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December

US GAAP Plus year in review — 2018

Dec 27, 2018

US GAAP Plus turned five in September.

Over the past year, our overall visitor numbers grew exponentially and our Twitter followers (@DeloitteAcctg) received regular updates about the content on US GAAP Plus and other financial reporting Web sites.

Our most popular pages remain our accounting standards summaries, but interest in our news, publications, resource pages, and project summaries continues to be high.

Our 10 most popular stories of 2018
  1. FASB issues ASU on income tax accounting related to new tax reform law (February).
  2. FASB combines ASC 305 and ASC 210 (January).
  3. FASB adds SEC-related income tax guidance to Codification (March).
  4. FASB clarifies guidance on cloud computing arrangements (August).
  5. FASB issues ASU amending certain SEC guidance (March).
  6. FASB makes improvements to leasing guidance (July).
  7. SEC issues report on implementing internal accounting controls for cyber threats (October).
  8. FASB makes targeted improvements to lease accounting guidance (July).
  9. FASB makes targeted improvements to the accounting for long-duration insurance contracts (August).
  10. FASB makes technical corrections to guidance on financial instruments (February).
Our 10 most popular publications of 2018
  1. Financial Reporting Alert 18-1 — Frequently asked questions about tax reform (August).
  2. Heads Up — SEC issues final rule that updates and simplifies its disclosure requirements (August).
  3. Heads Up — Observations from a review of public filings by early adopters of the new revenue standard (January).
  4. Financial Reporting Alert 18-2 — FASB makes decisions about the application of income tax guidance to certain tax reform provisions (January).
  5. Heads Up — What private companies should know about the new revenue recognition standard (April).
  6. Financial Reporting Alert 18-11 — Clarifying the interim stockholders’ equity and effective date requirements in the SEC’s final rule on disclosure simplification (October).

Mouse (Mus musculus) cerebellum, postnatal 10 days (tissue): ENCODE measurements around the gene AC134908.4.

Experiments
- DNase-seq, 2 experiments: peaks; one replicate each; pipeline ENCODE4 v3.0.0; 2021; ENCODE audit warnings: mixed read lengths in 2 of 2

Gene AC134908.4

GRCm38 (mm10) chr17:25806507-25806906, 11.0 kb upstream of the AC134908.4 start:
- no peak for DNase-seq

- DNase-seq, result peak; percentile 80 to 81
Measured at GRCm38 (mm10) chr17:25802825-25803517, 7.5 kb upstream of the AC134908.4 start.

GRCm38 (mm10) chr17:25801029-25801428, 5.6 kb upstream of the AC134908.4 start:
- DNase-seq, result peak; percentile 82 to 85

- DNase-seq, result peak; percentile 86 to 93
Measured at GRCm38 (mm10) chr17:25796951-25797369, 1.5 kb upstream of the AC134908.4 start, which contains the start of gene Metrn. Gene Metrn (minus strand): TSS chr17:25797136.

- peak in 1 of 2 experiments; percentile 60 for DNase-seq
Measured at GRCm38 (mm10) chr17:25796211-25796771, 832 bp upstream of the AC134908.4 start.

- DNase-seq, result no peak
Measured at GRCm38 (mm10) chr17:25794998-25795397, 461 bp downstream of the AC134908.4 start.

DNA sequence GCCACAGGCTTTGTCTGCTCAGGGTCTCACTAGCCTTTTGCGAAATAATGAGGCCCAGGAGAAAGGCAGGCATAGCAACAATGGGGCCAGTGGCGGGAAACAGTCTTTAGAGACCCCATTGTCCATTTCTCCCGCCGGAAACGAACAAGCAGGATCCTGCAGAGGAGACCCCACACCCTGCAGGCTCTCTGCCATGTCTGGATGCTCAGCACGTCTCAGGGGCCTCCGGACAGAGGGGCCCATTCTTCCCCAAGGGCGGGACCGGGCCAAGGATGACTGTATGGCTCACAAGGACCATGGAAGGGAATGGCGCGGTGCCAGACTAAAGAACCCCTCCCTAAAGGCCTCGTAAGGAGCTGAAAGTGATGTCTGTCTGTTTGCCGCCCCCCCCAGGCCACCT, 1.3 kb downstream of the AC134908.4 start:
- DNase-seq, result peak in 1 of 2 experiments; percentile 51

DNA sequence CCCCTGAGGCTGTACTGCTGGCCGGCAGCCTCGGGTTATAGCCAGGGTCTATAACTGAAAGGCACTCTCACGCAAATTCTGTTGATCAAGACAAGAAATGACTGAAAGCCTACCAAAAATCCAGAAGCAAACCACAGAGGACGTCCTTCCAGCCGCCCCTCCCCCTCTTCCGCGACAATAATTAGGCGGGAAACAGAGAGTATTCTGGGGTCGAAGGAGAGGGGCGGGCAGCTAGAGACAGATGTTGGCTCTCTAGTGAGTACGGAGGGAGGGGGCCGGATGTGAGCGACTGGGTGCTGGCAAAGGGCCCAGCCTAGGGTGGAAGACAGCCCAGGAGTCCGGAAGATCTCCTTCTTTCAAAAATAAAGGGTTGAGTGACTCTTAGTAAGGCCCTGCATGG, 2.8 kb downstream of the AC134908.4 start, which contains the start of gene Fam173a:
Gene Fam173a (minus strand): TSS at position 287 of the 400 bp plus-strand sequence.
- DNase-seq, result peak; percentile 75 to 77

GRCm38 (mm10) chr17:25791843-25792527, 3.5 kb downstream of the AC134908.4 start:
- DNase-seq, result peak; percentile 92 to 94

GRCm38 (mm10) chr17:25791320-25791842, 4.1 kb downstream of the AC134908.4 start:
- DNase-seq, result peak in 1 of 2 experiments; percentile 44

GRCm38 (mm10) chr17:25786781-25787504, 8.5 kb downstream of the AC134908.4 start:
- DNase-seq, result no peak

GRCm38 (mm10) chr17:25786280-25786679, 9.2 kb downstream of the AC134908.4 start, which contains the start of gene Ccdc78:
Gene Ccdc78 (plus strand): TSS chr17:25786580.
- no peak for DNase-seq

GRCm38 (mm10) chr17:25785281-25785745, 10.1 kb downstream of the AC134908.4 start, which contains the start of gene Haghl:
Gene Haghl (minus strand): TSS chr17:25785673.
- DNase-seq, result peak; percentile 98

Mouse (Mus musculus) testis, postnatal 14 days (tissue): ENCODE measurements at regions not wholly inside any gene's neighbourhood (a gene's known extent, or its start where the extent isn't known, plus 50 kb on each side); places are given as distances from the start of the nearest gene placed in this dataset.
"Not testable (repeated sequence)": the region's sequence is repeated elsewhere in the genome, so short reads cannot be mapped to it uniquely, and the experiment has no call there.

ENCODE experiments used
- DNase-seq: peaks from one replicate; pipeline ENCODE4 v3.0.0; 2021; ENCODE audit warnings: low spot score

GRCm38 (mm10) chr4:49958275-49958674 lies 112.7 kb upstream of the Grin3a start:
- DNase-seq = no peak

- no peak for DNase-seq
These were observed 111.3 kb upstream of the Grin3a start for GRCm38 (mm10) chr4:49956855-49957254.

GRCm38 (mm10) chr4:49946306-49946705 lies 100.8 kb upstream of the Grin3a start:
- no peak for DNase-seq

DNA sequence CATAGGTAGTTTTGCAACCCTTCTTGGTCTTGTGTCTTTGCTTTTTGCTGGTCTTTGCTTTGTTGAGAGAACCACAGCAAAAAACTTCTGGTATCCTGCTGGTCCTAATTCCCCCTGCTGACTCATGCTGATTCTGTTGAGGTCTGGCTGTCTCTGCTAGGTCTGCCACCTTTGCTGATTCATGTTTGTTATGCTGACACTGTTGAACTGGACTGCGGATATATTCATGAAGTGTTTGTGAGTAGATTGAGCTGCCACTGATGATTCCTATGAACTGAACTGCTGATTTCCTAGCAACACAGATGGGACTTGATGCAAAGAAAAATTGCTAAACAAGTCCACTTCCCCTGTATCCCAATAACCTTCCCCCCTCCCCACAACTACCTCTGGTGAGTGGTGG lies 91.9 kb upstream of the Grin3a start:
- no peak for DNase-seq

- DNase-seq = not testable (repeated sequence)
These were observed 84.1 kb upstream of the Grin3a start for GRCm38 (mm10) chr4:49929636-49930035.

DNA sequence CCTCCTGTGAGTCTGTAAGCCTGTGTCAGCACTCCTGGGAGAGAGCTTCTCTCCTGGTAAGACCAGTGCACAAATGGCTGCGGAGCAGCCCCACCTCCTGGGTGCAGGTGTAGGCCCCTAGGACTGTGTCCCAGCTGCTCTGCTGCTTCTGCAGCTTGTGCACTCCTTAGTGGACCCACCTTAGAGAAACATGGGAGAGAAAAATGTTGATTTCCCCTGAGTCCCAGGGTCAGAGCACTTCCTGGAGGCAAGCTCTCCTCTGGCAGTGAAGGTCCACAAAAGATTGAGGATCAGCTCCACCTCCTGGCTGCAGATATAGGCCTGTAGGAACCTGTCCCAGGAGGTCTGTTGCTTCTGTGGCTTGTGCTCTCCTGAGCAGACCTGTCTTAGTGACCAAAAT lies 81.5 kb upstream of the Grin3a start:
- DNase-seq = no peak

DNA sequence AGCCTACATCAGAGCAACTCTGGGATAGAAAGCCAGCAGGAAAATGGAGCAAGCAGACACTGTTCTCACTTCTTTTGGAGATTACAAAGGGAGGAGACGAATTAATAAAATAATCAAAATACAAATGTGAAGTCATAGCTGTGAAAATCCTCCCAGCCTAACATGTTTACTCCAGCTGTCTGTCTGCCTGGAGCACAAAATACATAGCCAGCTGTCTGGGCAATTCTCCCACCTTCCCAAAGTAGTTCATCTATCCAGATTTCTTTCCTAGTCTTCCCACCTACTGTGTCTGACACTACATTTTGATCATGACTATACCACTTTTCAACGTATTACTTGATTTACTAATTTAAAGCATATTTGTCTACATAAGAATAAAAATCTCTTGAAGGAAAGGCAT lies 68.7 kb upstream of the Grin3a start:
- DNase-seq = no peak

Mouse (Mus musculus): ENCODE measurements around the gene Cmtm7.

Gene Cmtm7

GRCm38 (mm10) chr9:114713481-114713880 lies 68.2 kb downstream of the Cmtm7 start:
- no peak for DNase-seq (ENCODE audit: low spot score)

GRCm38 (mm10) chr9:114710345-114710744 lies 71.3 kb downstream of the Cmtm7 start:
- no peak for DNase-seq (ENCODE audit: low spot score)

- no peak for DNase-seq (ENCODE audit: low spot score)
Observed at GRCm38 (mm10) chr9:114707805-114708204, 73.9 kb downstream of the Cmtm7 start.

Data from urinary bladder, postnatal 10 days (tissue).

7. Heads Up — ASC 606 is here — How do your revenue disclosures stack up? (July).
  8. Heads Up — FASB issues standard to amend required fair value measurement disclosures (August).
  9. Heads Up — At "lease" there are answers to transition questions (October).
  10. Heads Up — SEC comments reflect registrants’ efforts to implement ASC 606 (September).

We wish you a happy and safe New Year and look forward to bringing you the latest financial reporting news in 2019.

SEC posts information on its operational status during the government shutdown

Dec 26, 2018

The SEC has posted a plan for operating under the government shutdown. During this period, the agency “will have a very limited number of staff members available . . . to respond to emergency situations involving market integrity and investor protection, including law enforcement.”

The SEC’s Di­vi­sion of Cor­po­ra­tion Finance page notes that “[r]egardless of our operating status, EDGAR will accept registration statements, offering statements and other filings; however, . . . during a shutdown we will not be able to declare registration statements effective nor qualify Form 1-A offering statements.”

For more information, see the following pages on the SEC's Web site:

Highlights of the FASB’s December 19 meeting

Dec 21, 2018

At the FASB’s December 19, 2018, meeting, the Board discussed its projects on (1) segment reporting, (2) financial performance reporting, (3) the definition of collections, and (4) credit losses implementation.

Segment reporting

The Board discussed feedback received on its segment aggregation study. It determined that the alternatives considered in the study for improving the aggregation criteria and reportable segments process do not provide cost-beneficial solutions. The Board directed its staff to conduct a second segment reporting study that will focus on “regularly reviewed” information.

For more information, see the meeting minutes on the FASB’s Web site.

Financial performance reporting — disaggregation of performance information

The Board discussed feedback received from companies on their system capabilities for disaggregating income statement line items. The Board directed its staff to consider various ways of disaggregating expense information on the basis of how management views such information internally.

The Board also discussed whether to combine its financial performance reporting project with its segment reporting project, but it decided to keep the projects separate.

For more information, see the tentative Board decisions on the FASB’s Web site.

Updating the definition of collections

The Board completed redeliberations of its June 2018 proposed Accounting Standards Update (ASU) Updating the Definition of Collections. It made decisions related to (1) direct care of collections, (2) disclosures, (3) transition, (4) effective date, and (5) analysis of cost and benefits. The Board directed its staff to draft a final ASU for vote by written ballot.

For more information, see the tentative Board decisions on the FASB’s Web site.